By Lillie Mermoud

When Hannah and Tate Kennamer discovered their newborn son, Kash, had congenital cataracts, they knew the road ahead would be long. After a year of searching for answers, the Kennamers learned that Kash was born with two rare genetic disorders that are behind many of his symptoms

“We were searching for answers for so long, and now we finally have them,” said Hannah. “We know exactly what Kash’s diagnosis means, and we can figure out where to go from here as a family.”

sfc-1Searching for answers from coast to coast

Kash has faced health issues from near birth. During an eye exam at his one-month appointment, Kash’s pediatrician noticed his red reflex was absent, a symptom that points to cataracts. Two months later, white dots formed in each of Kash’s eyes, confirming the existence of cataracts. At just a few months old, Kash urgently needed surgery in both eyes.

In addition to the cataracts, Kash’s pediatrician noticed that he had macrocephaly, or an enlarged head. Though macrocephaly does not always indicate a harmful condition, it can be linked with developmental delays and other growth disorders.

At the time of Kash’s diagnosis, the Kennamers were living in California but were preparing to move to Huntsville, Alabama, after Tate’s Marine Corps service ended. Kash’s medical team referred him to the Callahan Eye Hospital at the University of Alabama in Birmingham (UAB) for his cataract surgery and recommended working with a geneticist in California to determine if there were underlying causes for his symptoms.

Kash’s geneticist in California ordered a gene panel to test for variants in genes that might be linked to his cataracts. Those results revealed a variant of uncertain significance in the MAF gene, a gene linked to the eyes’ lens development. A variant of uncertain significance is a variant in someone’s DNA sequence that has been identified but has an unknown effect on their health. Kash’s team in California did not have enough evidence to consider this a diagnosis, and it would still fall short of explaining his larger head size.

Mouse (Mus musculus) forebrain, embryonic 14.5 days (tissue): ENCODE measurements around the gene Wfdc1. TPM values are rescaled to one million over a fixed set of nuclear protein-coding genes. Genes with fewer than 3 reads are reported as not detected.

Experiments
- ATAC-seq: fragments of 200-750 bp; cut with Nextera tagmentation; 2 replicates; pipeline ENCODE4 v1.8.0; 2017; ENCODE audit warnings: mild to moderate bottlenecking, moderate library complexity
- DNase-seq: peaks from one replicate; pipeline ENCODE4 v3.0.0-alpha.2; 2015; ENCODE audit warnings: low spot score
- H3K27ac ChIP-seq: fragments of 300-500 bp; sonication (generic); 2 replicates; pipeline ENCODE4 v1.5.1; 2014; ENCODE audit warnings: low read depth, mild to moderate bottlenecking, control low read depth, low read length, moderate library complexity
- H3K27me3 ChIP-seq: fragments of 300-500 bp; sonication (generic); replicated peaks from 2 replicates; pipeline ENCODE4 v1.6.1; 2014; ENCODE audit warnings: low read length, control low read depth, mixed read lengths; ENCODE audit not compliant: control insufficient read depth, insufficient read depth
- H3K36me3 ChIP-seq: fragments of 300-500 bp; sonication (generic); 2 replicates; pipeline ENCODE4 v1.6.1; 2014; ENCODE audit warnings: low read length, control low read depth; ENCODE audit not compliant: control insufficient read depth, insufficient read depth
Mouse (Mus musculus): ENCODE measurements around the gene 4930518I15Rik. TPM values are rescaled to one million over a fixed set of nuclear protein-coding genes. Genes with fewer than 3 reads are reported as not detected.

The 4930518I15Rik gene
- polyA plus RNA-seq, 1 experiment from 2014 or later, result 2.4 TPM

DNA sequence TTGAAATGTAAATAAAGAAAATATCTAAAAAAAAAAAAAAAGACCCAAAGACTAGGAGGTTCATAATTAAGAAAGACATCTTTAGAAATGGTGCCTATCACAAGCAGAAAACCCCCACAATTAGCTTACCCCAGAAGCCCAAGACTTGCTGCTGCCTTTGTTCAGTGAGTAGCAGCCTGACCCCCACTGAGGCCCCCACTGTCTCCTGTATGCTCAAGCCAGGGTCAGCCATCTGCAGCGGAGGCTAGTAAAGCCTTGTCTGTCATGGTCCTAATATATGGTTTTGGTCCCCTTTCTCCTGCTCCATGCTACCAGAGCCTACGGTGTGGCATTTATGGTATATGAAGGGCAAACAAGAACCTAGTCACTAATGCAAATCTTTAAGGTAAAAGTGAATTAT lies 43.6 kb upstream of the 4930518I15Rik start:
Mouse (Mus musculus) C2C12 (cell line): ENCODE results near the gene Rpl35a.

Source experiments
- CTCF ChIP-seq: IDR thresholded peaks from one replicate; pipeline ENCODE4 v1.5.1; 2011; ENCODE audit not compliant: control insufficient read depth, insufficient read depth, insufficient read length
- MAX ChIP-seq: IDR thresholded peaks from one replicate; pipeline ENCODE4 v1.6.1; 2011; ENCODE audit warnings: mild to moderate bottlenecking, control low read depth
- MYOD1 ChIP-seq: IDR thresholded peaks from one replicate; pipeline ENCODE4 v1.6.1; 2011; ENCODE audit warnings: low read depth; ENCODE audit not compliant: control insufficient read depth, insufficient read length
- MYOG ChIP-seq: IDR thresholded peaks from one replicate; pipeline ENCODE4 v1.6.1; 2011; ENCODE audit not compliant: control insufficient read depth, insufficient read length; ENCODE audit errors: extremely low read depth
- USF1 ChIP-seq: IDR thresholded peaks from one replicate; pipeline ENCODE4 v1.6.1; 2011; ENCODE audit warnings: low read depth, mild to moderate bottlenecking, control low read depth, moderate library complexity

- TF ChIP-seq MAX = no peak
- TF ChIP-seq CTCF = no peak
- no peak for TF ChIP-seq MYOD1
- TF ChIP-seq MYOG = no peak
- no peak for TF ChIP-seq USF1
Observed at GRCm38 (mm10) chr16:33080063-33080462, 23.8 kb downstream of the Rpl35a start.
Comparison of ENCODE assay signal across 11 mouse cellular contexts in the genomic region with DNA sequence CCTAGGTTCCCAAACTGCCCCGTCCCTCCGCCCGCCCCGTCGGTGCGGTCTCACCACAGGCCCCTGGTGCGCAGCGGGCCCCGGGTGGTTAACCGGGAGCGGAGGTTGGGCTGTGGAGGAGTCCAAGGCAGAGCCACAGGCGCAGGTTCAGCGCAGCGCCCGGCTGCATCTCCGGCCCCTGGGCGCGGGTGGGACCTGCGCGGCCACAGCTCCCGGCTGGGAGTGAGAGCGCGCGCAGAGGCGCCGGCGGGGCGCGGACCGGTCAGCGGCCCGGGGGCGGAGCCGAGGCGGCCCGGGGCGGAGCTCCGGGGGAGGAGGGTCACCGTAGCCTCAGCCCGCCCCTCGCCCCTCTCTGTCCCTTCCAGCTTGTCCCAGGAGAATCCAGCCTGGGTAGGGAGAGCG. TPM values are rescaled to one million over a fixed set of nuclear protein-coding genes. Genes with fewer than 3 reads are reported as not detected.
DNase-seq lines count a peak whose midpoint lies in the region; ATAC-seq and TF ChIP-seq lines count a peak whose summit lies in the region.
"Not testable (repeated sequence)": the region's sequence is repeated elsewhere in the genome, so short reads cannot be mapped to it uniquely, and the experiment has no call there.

With more questions than answers, the family was referred to the Smith Family Clinic for Genomic Medicine on the campus of HudsonAlpha Institute for Biotechnology for further tests and genetic counseling.

Double diagnosis

Shortly after moving to Huntsville, the Kennamers visited the Smith Family Clinic for an appointment with Dr. Anna Hurst, a medical geneticist and pediatrician at UAB and Children’s of Alabama who is part of the Smith Family Clinic team, and Jada Pugh, ScM, CGC, the genetic counselor who worked with the family. They recommended whole genome sequencing, a test that helps identify genetic variants by examining the patient’s entire genetic makeup. They also recommended testing samples from Hannah and Tate to clarify any findings.

sfc-2When Kash’s results returned, Jada was able to return two diagnoses to the family. “The gene panel Kash had previously only included genes known to be linked with congenital cataracts,” said Jada. “Broadening our search through genome sequencing allowed us to assess genes that may be linked to all of his symptoms.”

Samples from Hannah and Tate provided evidence that the MAF variant was not inherited from either of Kash’s parents, reclassifying the gene from uncertain to a definitive diagnosis for his congenital cataracts. Kash was also diagnosed with PTEN hamartoma tumor syndrome, a condition where cells divide uncontrollably and increase the likelihood of developing cancerous tumors. PTEN mutations can also cause developmental disorders, like macrocephaly, as well as intellectual disorders. Together, these two diagnoses helped explain all of Kash’s features.